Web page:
I grew up in the 80’s and 90’s and even then, I remember life being simpler. Less worry, more playing, and balance in life. While struggles still occurred, I remember rates of anxiety being much lower. I’m assuming many of you have a similar recollection, regardless of the era in which you grew up.
According to the Anxiety and Depression Association of America, 18% of the population, 18 years and older, suffer from an anxiety disorder. 25% of kids, 13-18 years old, suffer from anxiety disorders as well.
The rates are up and alarming. So, what do we do to treat and manage anxiety?
Depending on the severity of the anxiety, a combination of therapy and medication continues to be a successful treatment for anxiety disorders. Utilizing evidence based theories, such as Cognitive Behavioral Therapy, Acceptance and Commitment Therapy, and Dialectical Behavioral Therapy, generally produces positive results and decreased symptoms. Additionally, holistic therapies such as Biosound therapy and acupuncture, can also generate positive results in the treatment of anxiety.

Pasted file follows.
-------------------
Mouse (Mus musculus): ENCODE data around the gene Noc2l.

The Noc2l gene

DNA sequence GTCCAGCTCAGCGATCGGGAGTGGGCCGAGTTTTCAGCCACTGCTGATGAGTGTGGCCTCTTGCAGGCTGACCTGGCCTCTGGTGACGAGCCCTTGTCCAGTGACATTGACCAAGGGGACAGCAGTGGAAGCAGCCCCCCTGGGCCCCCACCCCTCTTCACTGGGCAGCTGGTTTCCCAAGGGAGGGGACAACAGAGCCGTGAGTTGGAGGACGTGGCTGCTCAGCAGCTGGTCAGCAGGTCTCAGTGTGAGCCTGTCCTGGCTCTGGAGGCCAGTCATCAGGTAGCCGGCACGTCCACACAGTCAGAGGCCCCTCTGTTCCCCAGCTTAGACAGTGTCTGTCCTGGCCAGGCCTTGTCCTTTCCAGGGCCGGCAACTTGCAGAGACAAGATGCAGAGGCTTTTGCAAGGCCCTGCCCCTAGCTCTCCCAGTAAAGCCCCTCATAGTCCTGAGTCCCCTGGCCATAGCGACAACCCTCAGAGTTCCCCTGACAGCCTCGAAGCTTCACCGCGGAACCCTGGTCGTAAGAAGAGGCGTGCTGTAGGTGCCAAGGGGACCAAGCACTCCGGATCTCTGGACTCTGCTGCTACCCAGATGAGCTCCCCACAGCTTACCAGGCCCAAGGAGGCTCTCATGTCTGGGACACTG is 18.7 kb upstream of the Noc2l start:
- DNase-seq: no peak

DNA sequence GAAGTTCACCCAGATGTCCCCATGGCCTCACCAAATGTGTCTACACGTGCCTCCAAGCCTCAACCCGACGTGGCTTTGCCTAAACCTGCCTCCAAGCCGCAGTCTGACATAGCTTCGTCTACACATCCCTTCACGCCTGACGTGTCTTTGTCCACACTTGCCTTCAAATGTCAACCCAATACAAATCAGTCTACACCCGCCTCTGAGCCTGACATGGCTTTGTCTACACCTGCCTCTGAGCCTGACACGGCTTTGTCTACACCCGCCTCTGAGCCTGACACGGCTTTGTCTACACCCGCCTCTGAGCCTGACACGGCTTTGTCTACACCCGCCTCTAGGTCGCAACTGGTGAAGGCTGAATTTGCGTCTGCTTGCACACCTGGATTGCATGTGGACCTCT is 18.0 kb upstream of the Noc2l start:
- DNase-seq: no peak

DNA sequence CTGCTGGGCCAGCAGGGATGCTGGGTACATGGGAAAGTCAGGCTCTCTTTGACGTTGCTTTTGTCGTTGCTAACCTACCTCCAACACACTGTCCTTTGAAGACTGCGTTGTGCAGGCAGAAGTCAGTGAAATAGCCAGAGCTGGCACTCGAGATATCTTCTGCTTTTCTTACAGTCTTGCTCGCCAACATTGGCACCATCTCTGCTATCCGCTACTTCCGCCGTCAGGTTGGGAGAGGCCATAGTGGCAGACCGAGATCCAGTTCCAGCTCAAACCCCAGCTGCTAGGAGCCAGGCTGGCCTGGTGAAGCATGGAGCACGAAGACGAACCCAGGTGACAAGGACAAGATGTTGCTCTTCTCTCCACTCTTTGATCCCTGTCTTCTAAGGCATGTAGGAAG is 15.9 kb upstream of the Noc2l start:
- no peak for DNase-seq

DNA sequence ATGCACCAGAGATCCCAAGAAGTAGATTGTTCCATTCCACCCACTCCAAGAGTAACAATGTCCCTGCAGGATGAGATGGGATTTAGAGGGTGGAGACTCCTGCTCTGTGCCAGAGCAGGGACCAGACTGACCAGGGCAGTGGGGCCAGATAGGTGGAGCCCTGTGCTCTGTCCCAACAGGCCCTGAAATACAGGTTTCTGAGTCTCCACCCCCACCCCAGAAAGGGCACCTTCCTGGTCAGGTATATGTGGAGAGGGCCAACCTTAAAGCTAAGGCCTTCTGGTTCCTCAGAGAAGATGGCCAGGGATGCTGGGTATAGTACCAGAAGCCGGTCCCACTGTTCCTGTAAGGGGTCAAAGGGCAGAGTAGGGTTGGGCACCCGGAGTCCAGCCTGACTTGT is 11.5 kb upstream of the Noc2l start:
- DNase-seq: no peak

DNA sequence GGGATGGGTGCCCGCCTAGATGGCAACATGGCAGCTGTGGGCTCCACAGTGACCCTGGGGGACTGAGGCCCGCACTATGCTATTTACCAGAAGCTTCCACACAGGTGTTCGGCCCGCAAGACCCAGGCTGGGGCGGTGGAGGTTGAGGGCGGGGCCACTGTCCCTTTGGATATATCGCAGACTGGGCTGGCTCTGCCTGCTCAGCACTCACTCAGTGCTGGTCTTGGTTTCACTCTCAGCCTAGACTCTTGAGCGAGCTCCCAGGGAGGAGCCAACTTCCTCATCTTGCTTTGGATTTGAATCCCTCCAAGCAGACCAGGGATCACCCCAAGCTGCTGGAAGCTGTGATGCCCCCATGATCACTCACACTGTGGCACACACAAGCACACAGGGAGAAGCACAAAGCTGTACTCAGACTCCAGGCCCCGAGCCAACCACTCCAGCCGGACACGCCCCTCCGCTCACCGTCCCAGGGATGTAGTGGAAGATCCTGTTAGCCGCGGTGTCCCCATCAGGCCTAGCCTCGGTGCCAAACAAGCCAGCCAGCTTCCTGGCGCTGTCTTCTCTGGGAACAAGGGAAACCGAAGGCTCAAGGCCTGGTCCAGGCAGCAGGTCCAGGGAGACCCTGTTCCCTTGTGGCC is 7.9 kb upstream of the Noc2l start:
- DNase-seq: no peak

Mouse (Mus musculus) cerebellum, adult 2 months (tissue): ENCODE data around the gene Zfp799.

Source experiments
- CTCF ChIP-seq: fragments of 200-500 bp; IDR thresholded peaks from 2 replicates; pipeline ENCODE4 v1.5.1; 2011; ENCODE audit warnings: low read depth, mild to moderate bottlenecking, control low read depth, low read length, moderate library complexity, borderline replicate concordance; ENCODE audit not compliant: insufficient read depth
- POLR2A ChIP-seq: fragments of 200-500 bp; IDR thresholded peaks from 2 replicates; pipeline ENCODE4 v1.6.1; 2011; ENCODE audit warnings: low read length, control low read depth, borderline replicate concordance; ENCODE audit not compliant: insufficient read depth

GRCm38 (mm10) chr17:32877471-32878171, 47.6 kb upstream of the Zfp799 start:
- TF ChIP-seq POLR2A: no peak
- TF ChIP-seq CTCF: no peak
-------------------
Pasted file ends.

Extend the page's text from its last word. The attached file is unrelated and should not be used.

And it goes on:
Here are 5 quick tips for managing anxiety:
- Deep breathe. I recommend counts of 5. Breathe in for 5 seconds, hold for 5 seconds, then exhale for 5 seconds.
- Get rest. Lack of sleep is a major contributor to increased anxiety.
- Practice yoga. Yoga has proven results when it comes to decreasing anxiety.
- Use distractions. Count to 30. Read backwards. Look around your current space and begin listing items you see (clock, couch, desk, the color of my child’s shirt, etc.).
- Challenge your thoughts. Emotions are not facts. This is easy to forget when anxiety is high. Challenge your thoughts and ask if they are factual or emotional.
If you find you are struggling with anxiety on a daily basis, consult these additional resources as listed by www.everydayhealth.com. These institutions, many of which study anxiety disorders, can provide valuable information on the nature of these conditions and how to cope with them.